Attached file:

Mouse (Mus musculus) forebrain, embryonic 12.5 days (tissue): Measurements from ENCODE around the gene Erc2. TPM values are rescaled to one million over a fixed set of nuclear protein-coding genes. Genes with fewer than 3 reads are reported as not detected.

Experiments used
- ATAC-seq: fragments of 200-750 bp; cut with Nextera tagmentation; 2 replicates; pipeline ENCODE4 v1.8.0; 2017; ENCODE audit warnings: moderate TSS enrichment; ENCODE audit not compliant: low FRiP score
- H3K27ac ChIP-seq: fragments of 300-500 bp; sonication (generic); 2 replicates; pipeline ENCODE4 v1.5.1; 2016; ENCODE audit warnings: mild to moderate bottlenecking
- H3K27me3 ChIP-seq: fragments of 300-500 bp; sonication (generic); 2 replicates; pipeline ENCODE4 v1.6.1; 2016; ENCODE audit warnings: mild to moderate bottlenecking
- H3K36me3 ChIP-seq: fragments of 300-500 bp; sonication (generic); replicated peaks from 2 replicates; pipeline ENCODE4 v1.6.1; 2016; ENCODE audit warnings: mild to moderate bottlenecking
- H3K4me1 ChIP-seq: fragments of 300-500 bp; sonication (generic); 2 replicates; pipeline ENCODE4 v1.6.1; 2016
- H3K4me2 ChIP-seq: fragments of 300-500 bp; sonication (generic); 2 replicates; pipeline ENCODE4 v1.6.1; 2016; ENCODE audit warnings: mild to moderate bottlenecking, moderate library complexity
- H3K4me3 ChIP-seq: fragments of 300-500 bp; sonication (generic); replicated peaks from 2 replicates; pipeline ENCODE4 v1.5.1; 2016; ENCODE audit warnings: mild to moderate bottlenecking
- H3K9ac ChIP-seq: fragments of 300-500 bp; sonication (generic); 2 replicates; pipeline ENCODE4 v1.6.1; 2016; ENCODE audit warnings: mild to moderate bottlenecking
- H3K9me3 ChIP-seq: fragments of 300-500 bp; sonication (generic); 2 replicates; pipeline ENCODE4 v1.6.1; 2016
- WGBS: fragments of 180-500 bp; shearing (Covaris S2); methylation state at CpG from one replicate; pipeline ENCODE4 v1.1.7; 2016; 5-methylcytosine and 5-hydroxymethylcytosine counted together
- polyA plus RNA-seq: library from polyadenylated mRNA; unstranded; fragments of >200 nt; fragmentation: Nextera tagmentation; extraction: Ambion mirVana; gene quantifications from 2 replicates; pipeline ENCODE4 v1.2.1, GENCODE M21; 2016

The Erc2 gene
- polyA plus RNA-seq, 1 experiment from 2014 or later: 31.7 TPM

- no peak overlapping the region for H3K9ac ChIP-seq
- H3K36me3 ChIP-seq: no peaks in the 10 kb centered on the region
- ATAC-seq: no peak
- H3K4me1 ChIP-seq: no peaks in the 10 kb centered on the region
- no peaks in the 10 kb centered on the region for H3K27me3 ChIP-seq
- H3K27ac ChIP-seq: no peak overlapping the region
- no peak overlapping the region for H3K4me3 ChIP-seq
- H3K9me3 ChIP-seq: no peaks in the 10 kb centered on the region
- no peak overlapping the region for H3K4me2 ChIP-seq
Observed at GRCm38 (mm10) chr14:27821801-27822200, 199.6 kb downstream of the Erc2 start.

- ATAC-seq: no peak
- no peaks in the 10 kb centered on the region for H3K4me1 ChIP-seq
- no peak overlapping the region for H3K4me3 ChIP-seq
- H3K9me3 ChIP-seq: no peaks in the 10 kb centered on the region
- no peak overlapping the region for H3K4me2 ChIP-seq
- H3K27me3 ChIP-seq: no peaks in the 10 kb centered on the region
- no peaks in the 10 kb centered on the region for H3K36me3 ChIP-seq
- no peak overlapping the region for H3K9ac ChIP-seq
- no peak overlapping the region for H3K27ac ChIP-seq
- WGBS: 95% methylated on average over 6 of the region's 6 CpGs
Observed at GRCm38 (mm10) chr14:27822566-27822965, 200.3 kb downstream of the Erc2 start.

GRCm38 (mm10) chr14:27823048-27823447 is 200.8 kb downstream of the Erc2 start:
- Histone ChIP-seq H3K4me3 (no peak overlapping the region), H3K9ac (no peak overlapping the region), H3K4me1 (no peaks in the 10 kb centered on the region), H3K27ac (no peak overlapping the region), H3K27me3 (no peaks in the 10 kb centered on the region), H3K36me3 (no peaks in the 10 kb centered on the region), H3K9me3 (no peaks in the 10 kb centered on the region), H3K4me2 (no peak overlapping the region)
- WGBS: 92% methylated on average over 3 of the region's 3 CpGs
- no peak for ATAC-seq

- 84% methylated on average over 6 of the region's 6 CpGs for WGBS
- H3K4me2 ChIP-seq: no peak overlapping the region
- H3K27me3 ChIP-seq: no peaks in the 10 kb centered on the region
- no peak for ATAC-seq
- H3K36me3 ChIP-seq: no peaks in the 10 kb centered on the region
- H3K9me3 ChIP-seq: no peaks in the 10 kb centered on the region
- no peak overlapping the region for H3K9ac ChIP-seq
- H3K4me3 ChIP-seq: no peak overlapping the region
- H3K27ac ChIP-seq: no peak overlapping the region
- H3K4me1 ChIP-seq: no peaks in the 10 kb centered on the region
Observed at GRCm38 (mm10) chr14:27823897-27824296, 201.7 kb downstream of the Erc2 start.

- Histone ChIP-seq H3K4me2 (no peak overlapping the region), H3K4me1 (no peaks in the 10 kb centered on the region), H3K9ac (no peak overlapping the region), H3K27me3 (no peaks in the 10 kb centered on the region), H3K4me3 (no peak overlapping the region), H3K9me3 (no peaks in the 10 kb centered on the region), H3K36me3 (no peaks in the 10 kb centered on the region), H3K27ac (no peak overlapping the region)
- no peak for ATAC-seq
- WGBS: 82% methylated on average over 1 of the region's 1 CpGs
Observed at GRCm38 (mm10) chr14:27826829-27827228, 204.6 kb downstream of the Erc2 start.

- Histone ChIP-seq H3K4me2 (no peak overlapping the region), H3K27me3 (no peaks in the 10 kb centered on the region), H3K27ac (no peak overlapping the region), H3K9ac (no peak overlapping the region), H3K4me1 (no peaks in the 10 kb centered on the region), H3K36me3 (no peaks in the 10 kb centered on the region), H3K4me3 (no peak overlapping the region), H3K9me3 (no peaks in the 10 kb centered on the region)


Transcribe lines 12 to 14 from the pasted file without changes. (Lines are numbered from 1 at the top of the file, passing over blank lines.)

- WGBS: fragments of 180-500 bp; shearing (Covaris S2); methylation state at CpG from one replicate; pipeline ENCODE4 v1.1.7; 2016; 5-methylcytosine and 5-hydroxymethylcytosine counted together
- polyA plus RNA-seq: library from polyadenylated mRNA; unstranded; fragments of >200 nt; fragmentation: Nextera tagmentation; extraction: Ambion mirVana; gene quantifications from 2 replicates; pipeline ENCODE4 v1.2.1, GENCODE M21; 2016

The Erc2 gene